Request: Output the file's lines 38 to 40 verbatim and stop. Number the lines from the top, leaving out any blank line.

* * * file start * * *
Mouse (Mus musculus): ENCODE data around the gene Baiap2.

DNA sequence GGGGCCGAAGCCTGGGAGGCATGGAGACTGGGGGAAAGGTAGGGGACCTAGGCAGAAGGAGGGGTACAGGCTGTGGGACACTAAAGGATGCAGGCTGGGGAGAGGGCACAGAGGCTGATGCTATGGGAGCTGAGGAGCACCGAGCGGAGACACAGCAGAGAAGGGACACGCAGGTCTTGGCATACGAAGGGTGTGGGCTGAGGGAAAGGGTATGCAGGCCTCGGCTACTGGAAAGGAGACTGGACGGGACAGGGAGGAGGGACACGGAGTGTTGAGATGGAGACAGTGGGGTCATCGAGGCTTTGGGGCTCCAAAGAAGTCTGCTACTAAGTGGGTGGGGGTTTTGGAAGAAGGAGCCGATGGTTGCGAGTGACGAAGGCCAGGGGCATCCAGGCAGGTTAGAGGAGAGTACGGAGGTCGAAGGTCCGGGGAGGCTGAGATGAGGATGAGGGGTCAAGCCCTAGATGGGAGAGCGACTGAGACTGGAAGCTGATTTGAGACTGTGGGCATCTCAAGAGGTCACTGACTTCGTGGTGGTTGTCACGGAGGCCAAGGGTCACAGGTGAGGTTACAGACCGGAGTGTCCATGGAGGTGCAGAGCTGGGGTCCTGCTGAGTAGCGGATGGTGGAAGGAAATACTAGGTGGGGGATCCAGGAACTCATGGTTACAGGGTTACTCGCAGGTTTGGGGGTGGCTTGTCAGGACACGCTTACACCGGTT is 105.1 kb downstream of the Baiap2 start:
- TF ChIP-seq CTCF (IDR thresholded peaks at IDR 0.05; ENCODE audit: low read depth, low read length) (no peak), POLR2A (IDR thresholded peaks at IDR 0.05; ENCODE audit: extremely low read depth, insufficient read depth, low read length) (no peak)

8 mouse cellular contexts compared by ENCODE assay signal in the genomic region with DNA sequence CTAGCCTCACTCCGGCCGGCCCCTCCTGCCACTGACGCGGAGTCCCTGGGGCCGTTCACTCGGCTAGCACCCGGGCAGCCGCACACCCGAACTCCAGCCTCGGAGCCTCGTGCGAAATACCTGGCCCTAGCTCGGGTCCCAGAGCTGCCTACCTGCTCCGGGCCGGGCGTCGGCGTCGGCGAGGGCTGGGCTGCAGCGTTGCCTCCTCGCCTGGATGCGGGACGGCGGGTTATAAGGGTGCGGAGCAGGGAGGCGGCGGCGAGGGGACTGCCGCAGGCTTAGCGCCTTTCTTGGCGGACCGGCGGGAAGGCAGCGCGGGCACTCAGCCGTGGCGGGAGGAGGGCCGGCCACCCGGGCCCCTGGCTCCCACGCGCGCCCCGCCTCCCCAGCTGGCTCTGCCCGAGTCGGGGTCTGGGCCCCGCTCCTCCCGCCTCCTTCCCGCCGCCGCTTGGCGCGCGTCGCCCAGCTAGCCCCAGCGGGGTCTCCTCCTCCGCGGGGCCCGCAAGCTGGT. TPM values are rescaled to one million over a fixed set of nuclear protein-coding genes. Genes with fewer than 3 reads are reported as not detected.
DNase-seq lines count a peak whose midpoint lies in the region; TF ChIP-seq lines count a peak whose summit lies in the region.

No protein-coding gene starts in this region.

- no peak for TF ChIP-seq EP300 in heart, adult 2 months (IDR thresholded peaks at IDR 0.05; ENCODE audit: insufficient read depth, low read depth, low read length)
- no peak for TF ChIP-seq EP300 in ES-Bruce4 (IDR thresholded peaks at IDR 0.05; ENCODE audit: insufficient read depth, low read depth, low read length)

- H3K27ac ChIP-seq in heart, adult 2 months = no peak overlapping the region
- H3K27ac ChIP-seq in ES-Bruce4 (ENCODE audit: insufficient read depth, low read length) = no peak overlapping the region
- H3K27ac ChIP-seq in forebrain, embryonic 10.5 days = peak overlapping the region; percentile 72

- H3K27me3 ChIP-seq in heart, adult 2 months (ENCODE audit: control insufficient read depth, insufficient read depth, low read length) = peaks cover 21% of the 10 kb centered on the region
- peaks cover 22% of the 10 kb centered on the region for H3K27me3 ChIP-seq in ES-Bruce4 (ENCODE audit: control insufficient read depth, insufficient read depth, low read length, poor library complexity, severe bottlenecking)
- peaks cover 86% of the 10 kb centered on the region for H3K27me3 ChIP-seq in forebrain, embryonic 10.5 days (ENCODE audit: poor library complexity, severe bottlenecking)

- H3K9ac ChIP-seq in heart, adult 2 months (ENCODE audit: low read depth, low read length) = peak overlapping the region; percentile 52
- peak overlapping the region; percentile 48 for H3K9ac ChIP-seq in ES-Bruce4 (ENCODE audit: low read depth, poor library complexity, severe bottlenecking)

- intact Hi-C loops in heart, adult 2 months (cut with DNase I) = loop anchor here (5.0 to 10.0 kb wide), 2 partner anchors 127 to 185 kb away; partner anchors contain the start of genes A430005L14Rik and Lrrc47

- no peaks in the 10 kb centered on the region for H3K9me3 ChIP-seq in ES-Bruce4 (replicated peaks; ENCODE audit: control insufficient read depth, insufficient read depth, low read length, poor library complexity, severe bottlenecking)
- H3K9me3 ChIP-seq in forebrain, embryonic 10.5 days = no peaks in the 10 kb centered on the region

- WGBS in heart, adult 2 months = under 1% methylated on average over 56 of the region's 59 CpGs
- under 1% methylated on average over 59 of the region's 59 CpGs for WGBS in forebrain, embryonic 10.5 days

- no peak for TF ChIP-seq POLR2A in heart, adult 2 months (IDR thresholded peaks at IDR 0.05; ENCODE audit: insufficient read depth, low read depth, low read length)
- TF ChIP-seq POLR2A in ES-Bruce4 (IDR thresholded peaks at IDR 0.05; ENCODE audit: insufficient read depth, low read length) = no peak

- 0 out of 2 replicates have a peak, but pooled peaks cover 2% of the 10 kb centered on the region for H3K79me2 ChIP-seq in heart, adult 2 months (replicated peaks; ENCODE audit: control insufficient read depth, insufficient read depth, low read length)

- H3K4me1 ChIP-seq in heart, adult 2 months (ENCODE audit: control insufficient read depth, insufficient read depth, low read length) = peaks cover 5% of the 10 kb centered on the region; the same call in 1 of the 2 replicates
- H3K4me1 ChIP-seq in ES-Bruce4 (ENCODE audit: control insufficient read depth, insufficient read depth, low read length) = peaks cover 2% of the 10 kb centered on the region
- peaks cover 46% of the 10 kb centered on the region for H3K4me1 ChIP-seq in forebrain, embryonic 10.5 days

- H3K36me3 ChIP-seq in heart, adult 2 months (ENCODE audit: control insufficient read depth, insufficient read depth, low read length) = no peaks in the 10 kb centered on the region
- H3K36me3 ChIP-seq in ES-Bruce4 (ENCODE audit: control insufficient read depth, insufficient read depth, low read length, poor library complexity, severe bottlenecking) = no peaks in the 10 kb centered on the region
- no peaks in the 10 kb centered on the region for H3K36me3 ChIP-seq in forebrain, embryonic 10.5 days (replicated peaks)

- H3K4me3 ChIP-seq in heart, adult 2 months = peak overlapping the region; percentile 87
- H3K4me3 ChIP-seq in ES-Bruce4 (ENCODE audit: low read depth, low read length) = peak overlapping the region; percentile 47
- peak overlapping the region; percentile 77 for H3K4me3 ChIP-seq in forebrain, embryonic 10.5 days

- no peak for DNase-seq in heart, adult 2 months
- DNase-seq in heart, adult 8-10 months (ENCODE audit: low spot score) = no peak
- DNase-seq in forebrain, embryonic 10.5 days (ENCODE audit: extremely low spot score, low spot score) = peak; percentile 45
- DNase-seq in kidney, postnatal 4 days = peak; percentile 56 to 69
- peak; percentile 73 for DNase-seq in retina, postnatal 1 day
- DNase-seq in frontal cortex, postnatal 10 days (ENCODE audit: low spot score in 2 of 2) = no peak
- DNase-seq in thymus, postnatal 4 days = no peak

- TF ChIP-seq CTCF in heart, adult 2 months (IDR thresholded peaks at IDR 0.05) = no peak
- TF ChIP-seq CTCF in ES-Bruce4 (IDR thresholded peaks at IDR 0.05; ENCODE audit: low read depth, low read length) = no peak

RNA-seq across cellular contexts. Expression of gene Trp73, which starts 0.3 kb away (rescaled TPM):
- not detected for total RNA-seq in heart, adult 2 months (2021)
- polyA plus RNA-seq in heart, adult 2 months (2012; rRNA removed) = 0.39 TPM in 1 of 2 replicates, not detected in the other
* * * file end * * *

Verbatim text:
- peak; percentile 73 for DNase-seq in retina, postnatal 1 day
- DNase-seq in frontal cortex, postnatal 10 days (ENCODE audit: low spot score in 2 of 2) = no peak
- DNase-seq in thymus, postnatal 4 days = no peak